Back down the Ashby, onto the Coventry and thence to the Oxford and Grand Union canals
Phew! It’s a scorcher! Well – it wasn’t when we set off from Bosworth Marina (18th July) at 06:00, but by the time we pulled over, just before 9, near Stoke Golding the heat was intensifying to the point of being uncomfortable. It was such a beautiful, cool morning initially, but the countryside is starting to look very parched. Shade is very difficult to find on this canal and it seems that the bosky, shaded bits are also the shallow reedy bits where you can’t actually get close enough to the canal to allow you to moor.
Where we eventually stopped had some shade initially, but we knew that at some point and for some while, we would be in full sun. And it was. We closed the blinds and stuck the fan on and hoped for the best. The indoor temperature peaked at 36.4 and by evening, the fan was blowing warm air in our faces – more like a fan heater. It was horrible.
The dogs were clearly not enjoying it and we draped them with wet towels to cool them down, and then periodically, we took them ashore and poured a bucket of water over them. The look on their faces was priceless! We also gave them iced water, which they seemed to enjoy.
We drank lots of chilled drinks but didn’t have much appetite. Luckily, dinner was a Cobb Salad, so the only cooking I had to do was hard-boiling a couple of eggs. Not too onerous.
As the evening wore on, the sting eventually went out of the sun and we ventured out on deck with our drinks. A cool shower before bed would certainly help us sleep.
And sleep we did, thankfully. Until we were rudely awakened by the alarm at 05:45 again. But we have to take advantage of the (relative) cool of the early morning as it would be madness to be out in this heat all day. I feel a bit sorry for hire boaters to be honest. They are often on a pretty tight schedule and need to keep going to ensure they are back at the prescribed time. Nightmare!
We went on for longer than we had planned as we simply could not find anywhere with shade. In the end, Paul had to start work while I plodded on in the uncomfortable heat until we finally found somewhere we could actually get in to the bank. But with no shade. It was going to be scorching.
By midday, the max temp had already exceeded the day before and the heat indoors finally peaked at 38.2C, which came pretty close to being unbearable. But we got through it, with copious cold drinks. ice lollies and wet cloths on out heads – OK, that was just me. LOL
By 9, the heat was beginning to dissipate, to our relief. The last time we had experienced temperatures like that was in Puglia in the middle of a heatwave even the Italians were calling “Lucifero” – but then we’d had a pool and air con in the house. Even the canal had looked tempting at one point, today!
We went to bed pretty early as, not only had we been up early, the heat had been pretty exhausting. We had the fan on until the very early morning, by which time it was quite cool.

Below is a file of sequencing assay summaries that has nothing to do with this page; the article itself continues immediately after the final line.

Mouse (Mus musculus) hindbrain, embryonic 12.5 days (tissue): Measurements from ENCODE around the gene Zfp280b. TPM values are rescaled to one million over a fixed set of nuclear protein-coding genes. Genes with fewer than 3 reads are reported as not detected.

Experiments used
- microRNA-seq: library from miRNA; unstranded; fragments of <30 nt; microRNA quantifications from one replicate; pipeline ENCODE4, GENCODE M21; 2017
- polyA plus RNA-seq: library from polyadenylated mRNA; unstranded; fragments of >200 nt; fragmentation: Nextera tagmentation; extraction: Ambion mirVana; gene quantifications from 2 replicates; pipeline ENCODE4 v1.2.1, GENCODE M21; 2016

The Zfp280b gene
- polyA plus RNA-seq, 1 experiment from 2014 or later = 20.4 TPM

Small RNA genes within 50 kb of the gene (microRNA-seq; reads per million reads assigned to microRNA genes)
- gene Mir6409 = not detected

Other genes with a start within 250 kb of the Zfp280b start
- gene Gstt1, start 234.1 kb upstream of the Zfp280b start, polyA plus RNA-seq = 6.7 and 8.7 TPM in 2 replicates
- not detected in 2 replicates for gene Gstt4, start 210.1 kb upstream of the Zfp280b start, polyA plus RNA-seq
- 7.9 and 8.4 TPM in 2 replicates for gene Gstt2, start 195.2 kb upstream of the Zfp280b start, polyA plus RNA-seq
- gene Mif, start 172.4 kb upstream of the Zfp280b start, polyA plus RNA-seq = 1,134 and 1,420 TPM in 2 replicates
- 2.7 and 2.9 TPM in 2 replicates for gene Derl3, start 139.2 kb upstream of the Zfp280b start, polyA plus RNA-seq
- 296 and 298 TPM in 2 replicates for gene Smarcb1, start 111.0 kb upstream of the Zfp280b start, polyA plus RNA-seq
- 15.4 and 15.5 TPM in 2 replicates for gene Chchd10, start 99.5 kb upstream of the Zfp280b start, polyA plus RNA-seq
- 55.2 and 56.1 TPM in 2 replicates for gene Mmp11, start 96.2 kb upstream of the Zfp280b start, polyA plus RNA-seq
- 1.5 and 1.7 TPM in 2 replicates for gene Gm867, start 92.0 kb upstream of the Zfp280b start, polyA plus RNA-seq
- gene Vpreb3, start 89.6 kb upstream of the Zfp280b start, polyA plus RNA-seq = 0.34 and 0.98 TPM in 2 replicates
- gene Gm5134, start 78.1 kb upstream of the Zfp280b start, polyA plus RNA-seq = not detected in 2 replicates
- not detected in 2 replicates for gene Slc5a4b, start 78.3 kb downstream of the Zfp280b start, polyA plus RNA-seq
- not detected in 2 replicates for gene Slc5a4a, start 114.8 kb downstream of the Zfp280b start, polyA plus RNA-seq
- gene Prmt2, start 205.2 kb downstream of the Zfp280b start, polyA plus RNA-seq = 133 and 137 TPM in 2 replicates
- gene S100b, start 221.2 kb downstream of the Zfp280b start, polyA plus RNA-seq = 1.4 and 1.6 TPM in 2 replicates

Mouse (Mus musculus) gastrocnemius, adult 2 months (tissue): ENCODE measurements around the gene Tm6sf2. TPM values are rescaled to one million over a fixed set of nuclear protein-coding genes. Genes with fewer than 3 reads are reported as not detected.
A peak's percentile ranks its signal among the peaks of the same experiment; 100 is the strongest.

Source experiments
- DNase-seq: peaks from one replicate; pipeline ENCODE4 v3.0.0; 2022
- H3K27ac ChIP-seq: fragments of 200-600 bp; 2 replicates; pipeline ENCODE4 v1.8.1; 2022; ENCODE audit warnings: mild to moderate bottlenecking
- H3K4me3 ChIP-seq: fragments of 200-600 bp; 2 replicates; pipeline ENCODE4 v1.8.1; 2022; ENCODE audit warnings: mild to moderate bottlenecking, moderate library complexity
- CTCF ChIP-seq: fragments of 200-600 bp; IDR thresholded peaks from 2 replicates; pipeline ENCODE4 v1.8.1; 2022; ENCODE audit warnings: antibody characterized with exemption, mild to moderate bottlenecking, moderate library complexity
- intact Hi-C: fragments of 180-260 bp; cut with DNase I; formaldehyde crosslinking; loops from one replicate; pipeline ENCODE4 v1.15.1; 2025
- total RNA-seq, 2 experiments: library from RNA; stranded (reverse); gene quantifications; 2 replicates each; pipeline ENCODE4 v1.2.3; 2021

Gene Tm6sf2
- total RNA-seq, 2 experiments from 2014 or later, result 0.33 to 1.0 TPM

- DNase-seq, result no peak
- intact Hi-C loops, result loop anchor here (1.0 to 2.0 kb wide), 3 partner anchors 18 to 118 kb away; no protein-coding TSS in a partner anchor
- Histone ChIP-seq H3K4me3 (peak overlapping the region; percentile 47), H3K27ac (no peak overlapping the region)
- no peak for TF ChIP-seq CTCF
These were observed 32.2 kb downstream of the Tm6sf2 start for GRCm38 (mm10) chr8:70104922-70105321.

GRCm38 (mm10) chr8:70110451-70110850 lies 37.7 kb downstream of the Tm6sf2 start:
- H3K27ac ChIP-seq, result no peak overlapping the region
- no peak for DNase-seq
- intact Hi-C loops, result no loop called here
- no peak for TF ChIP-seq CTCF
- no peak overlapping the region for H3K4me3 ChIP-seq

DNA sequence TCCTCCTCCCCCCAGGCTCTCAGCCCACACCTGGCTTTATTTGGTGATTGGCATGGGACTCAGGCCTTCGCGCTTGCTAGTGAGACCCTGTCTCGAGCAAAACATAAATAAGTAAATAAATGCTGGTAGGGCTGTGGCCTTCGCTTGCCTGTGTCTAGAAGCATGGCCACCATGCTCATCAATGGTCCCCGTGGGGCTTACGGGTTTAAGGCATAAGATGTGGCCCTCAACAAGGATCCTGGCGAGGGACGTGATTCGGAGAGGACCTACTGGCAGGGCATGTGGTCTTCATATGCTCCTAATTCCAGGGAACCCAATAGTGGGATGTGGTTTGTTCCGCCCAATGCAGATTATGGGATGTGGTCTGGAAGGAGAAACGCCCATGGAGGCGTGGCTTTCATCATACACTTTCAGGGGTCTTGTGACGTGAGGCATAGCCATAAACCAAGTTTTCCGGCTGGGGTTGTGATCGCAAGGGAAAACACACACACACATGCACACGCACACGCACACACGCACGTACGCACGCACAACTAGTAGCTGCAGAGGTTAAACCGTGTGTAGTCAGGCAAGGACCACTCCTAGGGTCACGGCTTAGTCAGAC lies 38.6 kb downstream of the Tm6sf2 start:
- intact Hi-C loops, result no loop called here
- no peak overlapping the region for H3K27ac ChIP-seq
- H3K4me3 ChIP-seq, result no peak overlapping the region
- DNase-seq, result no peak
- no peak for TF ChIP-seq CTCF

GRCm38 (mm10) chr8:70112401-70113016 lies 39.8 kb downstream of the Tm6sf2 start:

We left our mooring ant 06:00 again and pottered down to the end of the Ashby. We had loved this canal and would definitely be back. We felt quite sad as we turned back onto the Coventry, which we had left some 10 days before, and started making our way down towards Hawkesbury Junction – also know as Sutton Stop, from the name of a family which provided several lock keepers there in the nineteenth century. The Coventry canal continues its way down to – yes, you’ve guessed – Coventry. We won’t be making that trip on this occasion, as we’ve both been down before and we have other new places to visit.
We will eventually be making our way to Braunston and beyond, but for today, we moored just North of Hawkesbury, on a nice rural-ish stretch near Hawkesbury fishery. As we were sat there, we were passed by a succession of boats (mostly too fast for our liking) including the Hargreaves Trust all-electric boat, built last year by Ortomarine. The boat is based in nearby Nuneaton and is a Community narrowboat, run by volunteers. We exchanged cordial greetings!
The stretch of the Oxford Canal canal between Hawkesbury and Braunston was much like the M1 in the early 19th century, but it’s meandering route was unpopular with boaters of the day. It was so unpopular that there was talk of building a new, more direct canal. This threat spurred on the Oxford Canal Company and they commissioned Sir Marc Brunel – the slightly less famous father of Isambard Kingdom Brunel, to straighten it. And by golly he did the trick! The new, straight route was a full 11 miles shorter than the old wiggly one! Traces of the old loops can still be seen in various places – the dotted lines in the picture below. As you can see – some were pretty big loops
Thursday (21st July – where is this month going?) saw another early start. We came up to Hawkesbury Junction, past the slightly decayed looking old Engine House and then turned left under the fine cast iron bridge, with its 60ft span. Not built by Horsely Iron Works, as so many you see on the canals are, but by Brittania Foundry in Derby.